Unusual Survival Gear

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On most nights I read in bed for an hour or two before going to sleep. My wife usually falls asleep first so to be considerate, I turn off the lamp and use a book light. It occurred to me that I’ll be using this book light a lot if the power goes out. Then I thought, “If the power goes out, we only have one book light. What if someone else wants to read, too? It’s hard to read by dim candlelight.” I decided to stock up on several book lights. Then I started brainstorming for other unusual survival items that most people might not have thought of. Here’s what I came up with:

Aluminum Foil – The best thing about foil is you can wrap meat and veggies in it, throw it in a fire, and a few minutes later have a hot meal. It can also be molded into a bowl, cup, funnel, or a pot for boiling water. In addition, it can be used to enhance an antenna, to sharpen scissors, to make sun boxes for small plants, to collect dew from trees, and in the summer it can be put in windows to keep the heat out. But the most important usage: Tin foil hats!

Baseball Bats – You might plan on carrying a gun for self-protection during a disaster, but if you’re caught off guard, nothing’s better than a good baseball bat.

Bicycle and Pump, Extra Tubes, etc. – Remember, if things get ugly, gas will likely be unavailable or unaffordable. If you need to travel long distance for supplies, you’ll need a good bike. Make sure to get a mountain bike and not a skinny-tired ten speed.

Candy – This is mainly for children, but can also be a great comfort food for adults. Just don’t go overboard with it as too much sugar can weaken you immune system.

Cash or Traveler’s Checks – If you can afford to, start setting aside a little cash. In most emergency scenarios, people will still accept cash.

Compass – Unless you’re in a bug out location somewhere in the wilderness, you probably won’t need this, but you never know. Keep one with you just in case.

Contractor Bags – Unlike ordinary trash bags, contractor bags are very thick and sturdy. You can stuff them with sharp branches and debris or use them to drag heavy objects. They can also be used as a poncho or a temporary patch for leaky roofs.

Duct Tape – MacGyver is right, duct tape is awesome. It has multiple uses.

Floss – Even if you don’t floss, this stuff is great to stock up on as it can be used for fishing lines, repairing tents or clothing lines, and suture material.

Games – In modern societies, people are so used to having constant entertainment and distractions that they’re likely to become very bored if the power is out. But nothing cures boredom like a good board game. This is especially important if you have children.

Glasses, Glasses Repair Kit – Most people only have one pair of glasses, but what if your glasses break and all the stores are closed? It’s good to have at least one backup pair and a glasses repair kit. Check out ZenniOptical.com or 39DollarGlasses.com for some great deals.

Glow Bracelets/Sticks – When the electricity is out, glow bracelets can come in handy. You can use them to mark the location of important objects like doorknobs, flashlights and radios. The sticks make a good substitute for candles, and they’re fun for kids.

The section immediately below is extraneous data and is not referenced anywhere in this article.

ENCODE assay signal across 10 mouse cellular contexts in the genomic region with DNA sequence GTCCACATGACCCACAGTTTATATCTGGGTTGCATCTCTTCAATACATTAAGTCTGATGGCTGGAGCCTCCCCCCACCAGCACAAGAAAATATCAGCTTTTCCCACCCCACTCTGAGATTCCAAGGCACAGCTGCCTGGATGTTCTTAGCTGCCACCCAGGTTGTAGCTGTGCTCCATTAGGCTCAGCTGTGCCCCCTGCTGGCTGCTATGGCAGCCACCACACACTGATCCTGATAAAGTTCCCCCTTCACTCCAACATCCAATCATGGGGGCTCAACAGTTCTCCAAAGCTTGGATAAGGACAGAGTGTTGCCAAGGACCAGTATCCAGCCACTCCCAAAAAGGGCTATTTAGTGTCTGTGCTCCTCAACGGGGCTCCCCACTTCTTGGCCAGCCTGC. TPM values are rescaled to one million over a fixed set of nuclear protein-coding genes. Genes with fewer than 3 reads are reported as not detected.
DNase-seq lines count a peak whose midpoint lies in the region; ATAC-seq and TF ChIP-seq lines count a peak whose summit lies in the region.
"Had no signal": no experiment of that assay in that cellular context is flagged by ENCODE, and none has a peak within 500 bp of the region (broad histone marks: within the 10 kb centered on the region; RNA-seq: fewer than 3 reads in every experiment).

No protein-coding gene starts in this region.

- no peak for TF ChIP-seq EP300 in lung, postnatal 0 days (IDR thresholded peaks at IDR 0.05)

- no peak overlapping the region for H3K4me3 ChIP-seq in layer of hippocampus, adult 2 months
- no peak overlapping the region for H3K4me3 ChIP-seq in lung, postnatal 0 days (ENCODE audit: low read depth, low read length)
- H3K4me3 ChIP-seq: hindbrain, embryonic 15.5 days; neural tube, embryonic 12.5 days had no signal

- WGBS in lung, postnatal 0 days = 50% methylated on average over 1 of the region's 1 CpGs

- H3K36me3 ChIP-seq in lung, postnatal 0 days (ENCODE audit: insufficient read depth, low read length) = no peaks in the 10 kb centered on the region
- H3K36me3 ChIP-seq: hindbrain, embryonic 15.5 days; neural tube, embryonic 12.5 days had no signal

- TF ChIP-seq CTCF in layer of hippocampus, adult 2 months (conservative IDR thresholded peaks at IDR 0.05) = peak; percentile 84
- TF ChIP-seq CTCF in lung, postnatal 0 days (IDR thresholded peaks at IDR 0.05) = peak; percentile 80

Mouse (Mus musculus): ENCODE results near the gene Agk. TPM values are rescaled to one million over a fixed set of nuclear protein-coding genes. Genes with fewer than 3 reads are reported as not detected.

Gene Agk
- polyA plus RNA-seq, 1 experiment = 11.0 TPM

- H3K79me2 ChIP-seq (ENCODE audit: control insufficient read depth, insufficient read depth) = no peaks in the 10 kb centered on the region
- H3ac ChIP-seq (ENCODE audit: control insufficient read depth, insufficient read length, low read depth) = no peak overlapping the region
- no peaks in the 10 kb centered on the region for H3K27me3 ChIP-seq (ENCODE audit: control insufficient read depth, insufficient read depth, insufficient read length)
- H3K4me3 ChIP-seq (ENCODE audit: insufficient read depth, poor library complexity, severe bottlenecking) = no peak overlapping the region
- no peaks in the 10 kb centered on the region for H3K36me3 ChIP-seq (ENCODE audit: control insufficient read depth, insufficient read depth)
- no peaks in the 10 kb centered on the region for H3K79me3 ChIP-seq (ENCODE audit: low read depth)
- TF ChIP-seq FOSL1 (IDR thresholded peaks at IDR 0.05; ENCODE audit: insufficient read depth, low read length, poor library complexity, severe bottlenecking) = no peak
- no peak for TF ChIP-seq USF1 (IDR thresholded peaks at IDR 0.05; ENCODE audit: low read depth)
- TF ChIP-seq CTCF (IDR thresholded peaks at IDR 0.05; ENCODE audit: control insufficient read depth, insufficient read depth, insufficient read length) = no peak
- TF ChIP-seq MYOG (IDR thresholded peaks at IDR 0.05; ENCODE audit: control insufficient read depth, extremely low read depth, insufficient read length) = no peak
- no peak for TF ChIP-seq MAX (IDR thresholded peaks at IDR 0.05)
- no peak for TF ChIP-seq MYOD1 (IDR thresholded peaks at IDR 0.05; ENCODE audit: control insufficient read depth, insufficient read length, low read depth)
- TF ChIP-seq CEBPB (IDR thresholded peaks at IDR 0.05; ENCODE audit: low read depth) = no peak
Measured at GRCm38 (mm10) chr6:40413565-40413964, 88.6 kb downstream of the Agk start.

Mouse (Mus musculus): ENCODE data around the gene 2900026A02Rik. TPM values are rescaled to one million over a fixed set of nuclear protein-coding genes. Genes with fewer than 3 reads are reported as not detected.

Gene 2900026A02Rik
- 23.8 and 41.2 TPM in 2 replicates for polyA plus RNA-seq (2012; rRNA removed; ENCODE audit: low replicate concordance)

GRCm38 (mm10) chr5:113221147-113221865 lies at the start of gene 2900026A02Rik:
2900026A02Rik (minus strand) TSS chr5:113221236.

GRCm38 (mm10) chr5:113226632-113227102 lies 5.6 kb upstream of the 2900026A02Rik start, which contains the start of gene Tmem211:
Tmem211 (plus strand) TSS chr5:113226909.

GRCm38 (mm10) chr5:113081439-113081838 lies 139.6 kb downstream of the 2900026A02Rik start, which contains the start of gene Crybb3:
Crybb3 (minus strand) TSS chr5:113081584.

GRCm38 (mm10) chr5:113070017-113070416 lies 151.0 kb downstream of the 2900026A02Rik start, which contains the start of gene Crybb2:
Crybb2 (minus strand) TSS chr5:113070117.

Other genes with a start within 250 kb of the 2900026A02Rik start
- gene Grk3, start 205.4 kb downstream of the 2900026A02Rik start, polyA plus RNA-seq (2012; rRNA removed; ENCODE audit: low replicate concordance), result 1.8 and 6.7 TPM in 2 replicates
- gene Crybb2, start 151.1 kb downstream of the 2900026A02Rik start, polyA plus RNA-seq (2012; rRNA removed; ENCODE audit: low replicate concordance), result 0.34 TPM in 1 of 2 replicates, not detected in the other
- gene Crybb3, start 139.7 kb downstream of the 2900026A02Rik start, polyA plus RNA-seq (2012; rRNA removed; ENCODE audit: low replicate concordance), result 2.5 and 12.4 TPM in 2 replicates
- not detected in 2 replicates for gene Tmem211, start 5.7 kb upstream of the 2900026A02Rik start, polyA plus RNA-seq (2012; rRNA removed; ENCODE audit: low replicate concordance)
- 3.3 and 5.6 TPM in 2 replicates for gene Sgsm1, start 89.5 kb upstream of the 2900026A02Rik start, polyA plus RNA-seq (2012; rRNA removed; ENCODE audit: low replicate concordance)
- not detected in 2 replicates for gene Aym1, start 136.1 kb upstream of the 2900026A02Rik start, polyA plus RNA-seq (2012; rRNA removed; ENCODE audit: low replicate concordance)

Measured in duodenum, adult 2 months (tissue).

Hatchet – This might seem like an obvious one, but I know of several people who haven’t bothered to get one yet (especially those living in apartments). Even if you don’t bug out to some location in the woods, you’ll still want to get a good hatchet in case you need to split wood or chop through the bone of an animal. It also makes a good weapon.

Important Documents – Bank account and credit card records, birth certificates, prescriptions, property deeds, registration papers, titles, and any other important papers. You should make photocopies of all ID’s and credit cards. Put everything inside Ziploc bags and keep them in a safe if you have one. You might also want to include cherished photographs.

Map of Local Area – Nowadays people are used to using Google or Yahoo maps and many don’t even have a physical map anymore. If the power is out, you’ll need one.

Paper, Pencil, Pencil Sharpener – For playing games, making notes, or keeping a journal (you’re living in interesting times; write about it).

Paper Plates, Cups and Plastic Utensils – In most survival situations, you’ll want to use no more water than is necessary. This is why I think you should go to a place like Costco or Sam’s Club and get LOTS of these. If you don’t the trash to pile up, you can burn the plates and cups in a campfire.

Plastic Sheeting – Not just for keeping germs out. This can be used to repair leaks, collect water, or build a makeshift shelter.

Sewing Kit – Another one of those things that has become less and less common in modern society. You should get a decent kit and learn how to sew buttons and patch/mend clothes because new shirts and pants might be hard to come by.

Shut-Off Wrench – This is in case gas lines break during an emergency. Get a gas shut-off wrench and learn to use it.

Signal Flare – Essential in case you’re stranded in the middle of nowhere for some reason. However, don’t use them if you find yourself in a Mad-Max type scenario as the people who see it might be dangerous.

Snow Shoes – In a disaster, you might be too busy or tired to shovel the driveway so got a pair of snow shoes. You could also use the back of a chair or tennis rackets.

Tarps – There are many uses for tarps: covering firewood, holding debris, privacy screens, shade, tablecloths, tents, etc.

Whistle – Emergency whistles are invaluable for people who are lost or in danger, two things that are very common if teotwawki happens.

Wire saw – These take up little space and can be used to cut through bone, metal, plastic, and wood with ease.

write by kim

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